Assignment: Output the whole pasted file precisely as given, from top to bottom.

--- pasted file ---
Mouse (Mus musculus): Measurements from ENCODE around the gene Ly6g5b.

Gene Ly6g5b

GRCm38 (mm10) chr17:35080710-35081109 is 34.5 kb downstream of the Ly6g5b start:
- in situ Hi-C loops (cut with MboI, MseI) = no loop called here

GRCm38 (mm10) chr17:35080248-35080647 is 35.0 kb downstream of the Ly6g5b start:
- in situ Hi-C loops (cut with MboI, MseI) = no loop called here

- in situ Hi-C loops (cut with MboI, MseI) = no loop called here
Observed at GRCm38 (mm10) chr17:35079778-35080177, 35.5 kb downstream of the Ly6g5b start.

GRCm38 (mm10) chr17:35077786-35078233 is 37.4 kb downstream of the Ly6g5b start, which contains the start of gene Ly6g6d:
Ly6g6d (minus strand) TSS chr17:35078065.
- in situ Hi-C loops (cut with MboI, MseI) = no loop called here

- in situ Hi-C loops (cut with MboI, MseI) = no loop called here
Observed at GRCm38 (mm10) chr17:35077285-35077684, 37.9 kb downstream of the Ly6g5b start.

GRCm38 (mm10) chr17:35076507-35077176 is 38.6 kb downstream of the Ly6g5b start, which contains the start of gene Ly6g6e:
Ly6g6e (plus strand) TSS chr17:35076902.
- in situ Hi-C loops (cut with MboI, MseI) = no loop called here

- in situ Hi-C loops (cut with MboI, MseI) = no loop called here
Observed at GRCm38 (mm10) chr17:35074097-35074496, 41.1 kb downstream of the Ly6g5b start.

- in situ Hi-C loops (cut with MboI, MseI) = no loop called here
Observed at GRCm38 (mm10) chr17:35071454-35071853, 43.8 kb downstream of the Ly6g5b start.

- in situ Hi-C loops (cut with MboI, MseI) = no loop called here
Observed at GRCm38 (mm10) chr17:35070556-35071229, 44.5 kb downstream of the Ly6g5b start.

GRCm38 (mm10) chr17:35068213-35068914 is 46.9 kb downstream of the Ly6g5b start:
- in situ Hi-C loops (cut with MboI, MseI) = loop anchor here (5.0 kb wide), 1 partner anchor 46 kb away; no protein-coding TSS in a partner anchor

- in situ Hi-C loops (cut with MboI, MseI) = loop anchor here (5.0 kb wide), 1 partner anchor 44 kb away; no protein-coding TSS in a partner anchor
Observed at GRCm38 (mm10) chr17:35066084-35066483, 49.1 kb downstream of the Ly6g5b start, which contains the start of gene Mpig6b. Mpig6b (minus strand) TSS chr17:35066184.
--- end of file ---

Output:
Mouse (Mus musculus): Measurements from ENCODE around the gene Ly6g5b.

Gene Ly6g5b

GRCm38 (mm10) chr17:35080710-35081109 is 34.5 kb downstream of the Ly6g5b start:
- in situ Hi-C loops (cut with MboI, MseI) = no loop called here

GRCm38 (mm10) chr17:35080248-35080647 is 35.0 kb downstream of the Ly6g5b start:
- in situ Hi-C loops (cut with MboI, MseI) = no loop called here

- in situ Hi-C loops (cut with MboI, MseI) = no loop called here
Observed at GRCm38 (mm10) chr17:35079778-35080177, 35.5 kb downstream of the Ly6g5b start.

GRCm38 (mm10) chr17:35077786-35078233 is 37.4 kb downstream of the Ly6g5b start, which contains the start of gene Ly6g6d:
Ly6g6d (minus strand) TSS chr17:35078065.
- in situ Hi-C loops (cut with MboI, MseI) = no loop called here

- in situ Hi-C loops (cut with MboI, MseI) = no loop called here
Observed at GRCm38 (mm10) chr17:35077285-35077684, 37.9 kb downstream of the Ly6g5b start.

GRCm38 (mm10) chr17:35076507-35077176 is 38.6 kb downstream of the Ly6g5b start, which contains the start of gene Ly6g6e:
Ly6g6e (plus strand) TSS chr17:35076902.
- in situ Hi-C loops (cut with MboI, MseI) = no loop called here

- in situ Hi-C loops (cut with MboI, MseI) = no loop called here
Observed at GRCm38 (mm10) chr17:35074097-35074496, 41.1 kb downstream of the Ly6g5b start.

- in situ Hi-C loops (cut with MboI, MseI) = no loop called here
Observed at GRCm38 (mm10) chr17:35071454-35071853, 43.8 kb downstream of the Ly6g5b start.

- in situ Hi-C loops (cut with MboI, MseI) = no loop called here
Observed at GRCm38 (mm10) chr17:35070556-35071229, 44.5 kb downstream of the Ly6g5b start.

GRCm38 (mm10) chr17:35068213-35068914 is 46.9 kb downstream of the Ly6g5b start:
- in situ Hi-C loops (cut with MboI, MseI) = loop anchor here (5.0 kb wide), 1 partner anchor 46 kb away; no protein-coding TSS in a partner anchor

- in situ Hi-C loops (cut with MboI, MseI) = loop anchor here (5.0 kb wide), 1 partner anchor 44 kb away; no protein-coding TSS in a partner anchor
Observed at GRCm38 (mm10) chr17:35066084-35066483, 49.1 kb downstream of the Ly6g5b start, which contains the start of gene Mpig6b. Mpig6b (minus strand) TSS chr17:35066184.